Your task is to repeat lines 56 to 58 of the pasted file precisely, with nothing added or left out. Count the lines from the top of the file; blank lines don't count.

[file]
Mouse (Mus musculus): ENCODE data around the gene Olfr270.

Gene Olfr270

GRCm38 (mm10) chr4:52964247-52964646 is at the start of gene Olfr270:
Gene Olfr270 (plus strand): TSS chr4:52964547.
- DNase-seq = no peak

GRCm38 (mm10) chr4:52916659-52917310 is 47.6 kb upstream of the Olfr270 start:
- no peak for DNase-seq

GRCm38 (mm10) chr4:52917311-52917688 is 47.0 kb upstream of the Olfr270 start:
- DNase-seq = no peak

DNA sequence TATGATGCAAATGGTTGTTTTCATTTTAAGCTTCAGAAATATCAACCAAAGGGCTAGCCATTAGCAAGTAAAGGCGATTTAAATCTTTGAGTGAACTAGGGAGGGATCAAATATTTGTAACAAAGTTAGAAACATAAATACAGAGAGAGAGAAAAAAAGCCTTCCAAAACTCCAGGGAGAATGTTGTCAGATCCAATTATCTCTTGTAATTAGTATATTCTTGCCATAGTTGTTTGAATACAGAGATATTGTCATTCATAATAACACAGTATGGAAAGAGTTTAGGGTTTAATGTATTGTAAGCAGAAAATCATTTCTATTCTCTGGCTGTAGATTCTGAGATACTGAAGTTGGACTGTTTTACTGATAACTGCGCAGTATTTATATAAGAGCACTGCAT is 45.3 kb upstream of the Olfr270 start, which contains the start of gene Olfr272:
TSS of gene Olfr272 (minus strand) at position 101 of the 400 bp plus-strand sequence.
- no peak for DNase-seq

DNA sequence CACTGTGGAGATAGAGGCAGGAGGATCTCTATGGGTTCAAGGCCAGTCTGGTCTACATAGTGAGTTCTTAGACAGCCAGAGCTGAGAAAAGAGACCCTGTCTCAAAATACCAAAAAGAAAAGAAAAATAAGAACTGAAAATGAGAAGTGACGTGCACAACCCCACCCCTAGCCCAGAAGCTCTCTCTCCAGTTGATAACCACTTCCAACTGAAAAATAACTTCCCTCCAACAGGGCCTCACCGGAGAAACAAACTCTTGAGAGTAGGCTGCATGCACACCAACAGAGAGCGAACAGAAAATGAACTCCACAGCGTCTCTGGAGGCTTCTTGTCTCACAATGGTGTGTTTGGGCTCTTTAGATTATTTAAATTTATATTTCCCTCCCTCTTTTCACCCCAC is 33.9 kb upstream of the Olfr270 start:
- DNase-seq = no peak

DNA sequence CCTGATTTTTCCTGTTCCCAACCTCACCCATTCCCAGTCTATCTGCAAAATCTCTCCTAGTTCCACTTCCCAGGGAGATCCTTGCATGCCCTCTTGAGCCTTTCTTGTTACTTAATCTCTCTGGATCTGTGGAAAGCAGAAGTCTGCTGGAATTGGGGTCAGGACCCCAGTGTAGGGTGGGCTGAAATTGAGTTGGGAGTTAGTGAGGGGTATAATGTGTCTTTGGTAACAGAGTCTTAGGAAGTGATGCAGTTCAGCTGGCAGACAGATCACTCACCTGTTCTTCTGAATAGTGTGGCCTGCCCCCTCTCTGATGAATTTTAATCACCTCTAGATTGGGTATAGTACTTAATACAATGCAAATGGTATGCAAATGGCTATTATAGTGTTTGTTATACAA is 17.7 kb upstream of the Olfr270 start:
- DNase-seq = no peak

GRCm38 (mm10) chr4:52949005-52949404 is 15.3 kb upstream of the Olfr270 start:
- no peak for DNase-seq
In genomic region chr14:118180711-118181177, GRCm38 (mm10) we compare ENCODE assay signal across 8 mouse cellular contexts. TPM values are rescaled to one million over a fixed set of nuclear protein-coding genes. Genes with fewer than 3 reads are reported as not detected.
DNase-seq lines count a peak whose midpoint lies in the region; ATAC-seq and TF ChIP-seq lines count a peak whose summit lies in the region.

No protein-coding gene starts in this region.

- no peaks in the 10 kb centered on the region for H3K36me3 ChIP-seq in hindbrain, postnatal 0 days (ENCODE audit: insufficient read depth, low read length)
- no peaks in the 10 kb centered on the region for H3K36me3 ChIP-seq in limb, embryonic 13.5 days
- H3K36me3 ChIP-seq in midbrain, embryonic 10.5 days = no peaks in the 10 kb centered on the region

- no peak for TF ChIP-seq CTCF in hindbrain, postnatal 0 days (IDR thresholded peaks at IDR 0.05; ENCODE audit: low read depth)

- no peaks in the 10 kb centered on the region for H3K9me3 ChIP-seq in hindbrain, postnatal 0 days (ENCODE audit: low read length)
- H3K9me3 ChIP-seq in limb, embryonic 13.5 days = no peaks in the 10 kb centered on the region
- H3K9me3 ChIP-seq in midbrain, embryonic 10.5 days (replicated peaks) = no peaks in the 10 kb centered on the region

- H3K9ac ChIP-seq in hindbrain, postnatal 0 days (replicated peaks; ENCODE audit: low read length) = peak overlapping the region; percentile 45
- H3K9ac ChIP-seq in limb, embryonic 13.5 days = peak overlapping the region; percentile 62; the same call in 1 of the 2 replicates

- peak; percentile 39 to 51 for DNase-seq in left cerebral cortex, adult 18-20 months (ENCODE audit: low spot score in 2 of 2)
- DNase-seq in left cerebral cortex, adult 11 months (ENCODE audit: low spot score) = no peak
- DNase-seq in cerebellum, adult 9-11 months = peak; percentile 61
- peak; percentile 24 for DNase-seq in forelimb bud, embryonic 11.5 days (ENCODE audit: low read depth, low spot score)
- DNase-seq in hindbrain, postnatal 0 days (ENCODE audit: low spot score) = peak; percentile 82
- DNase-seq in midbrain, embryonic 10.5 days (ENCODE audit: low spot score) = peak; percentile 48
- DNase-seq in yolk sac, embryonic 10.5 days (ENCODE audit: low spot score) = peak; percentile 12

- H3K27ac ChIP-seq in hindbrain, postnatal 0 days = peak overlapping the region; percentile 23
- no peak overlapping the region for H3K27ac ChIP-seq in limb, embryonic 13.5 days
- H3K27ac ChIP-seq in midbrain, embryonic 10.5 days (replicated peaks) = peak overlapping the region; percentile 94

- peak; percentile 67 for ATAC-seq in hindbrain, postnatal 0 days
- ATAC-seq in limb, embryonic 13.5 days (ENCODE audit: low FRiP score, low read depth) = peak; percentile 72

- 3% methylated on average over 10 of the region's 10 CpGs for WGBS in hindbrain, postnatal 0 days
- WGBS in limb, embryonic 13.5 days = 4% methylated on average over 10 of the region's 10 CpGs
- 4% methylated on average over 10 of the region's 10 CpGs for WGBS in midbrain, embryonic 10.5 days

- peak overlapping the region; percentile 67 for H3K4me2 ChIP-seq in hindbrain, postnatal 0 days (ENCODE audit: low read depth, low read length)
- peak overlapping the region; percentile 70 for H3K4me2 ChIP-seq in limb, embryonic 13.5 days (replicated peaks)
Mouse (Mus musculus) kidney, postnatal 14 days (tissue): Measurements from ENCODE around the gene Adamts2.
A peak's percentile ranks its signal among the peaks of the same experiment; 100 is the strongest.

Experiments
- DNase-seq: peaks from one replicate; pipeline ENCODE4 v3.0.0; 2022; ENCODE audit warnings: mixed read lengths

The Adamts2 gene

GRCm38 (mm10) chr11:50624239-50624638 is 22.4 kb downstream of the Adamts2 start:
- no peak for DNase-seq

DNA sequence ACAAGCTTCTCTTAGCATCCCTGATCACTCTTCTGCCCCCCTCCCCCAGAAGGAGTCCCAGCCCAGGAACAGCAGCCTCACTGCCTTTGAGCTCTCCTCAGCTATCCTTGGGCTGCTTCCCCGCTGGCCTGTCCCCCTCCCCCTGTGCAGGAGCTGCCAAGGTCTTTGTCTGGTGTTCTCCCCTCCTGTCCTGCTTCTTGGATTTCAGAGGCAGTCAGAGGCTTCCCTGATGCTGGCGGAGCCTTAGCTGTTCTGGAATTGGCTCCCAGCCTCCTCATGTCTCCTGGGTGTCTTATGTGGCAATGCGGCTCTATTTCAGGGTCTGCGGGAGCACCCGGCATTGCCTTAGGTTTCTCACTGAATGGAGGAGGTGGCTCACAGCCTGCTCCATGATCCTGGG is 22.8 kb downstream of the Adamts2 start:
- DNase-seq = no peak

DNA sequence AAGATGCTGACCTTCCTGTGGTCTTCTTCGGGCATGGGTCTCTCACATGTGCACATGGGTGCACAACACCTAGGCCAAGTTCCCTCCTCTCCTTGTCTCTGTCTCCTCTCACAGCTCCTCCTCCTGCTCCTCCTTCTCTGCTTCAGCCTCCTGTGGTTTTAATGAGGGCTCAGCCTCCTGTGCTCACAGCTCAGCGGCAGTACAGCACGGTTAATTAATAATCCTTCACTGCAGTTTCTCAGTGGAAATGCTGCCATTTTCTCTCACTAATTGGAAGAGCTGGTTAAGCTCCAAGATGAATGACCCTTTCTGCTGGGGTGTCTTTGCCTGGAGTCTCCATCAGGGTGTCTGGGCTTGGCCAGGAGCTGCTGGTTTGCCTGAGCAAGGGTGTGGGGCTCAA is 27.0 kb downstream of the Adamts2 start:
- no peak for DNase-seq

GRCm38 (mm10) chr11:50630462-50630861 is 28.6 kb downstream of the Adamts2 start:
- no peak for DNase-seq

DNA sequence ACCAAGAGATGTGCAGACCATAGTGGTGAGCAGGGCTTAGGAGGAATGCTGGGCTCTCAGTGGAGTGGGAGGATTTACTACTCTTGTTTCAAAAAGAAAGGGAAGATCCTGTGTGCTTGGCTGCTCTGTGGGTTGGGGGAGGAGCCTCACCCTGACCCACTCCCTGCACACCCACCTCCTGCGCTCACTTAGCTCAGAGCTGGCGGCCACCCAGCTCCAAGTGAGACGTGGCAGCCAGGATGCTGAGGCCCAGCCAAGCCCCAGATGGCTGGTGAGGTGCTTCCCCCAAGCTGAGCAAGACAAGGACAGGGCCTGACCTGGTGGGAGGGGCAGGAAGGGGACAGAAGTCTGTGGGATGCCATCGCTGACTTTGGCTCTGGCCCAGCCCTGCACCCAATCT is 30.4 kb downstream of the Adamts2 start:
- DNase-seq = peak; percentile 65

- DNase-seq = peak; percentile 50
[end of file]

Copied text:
- DNase-seq = no peak

DNA sequence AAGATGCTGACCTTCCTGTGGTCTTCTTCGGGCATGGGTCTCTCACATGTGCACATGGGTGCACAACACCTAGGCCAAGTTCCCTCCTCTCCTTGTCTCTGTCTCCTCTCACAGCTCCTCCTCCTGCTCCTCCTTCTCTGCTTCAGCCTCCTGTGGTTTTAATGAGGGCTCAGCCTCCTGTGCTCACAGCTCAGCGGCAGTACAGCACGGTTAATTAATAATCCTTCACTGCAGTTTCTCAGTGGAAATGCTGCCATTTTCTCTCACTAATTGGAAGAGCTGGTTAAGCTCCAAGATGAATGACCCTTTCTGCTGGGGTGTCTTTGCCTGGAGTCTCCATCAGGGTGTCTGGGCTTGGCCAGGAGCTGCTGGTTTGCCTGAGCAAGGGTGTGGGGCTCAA is 27.0 kb downstream of the Adamts2 start:
- no peak for DNase-seq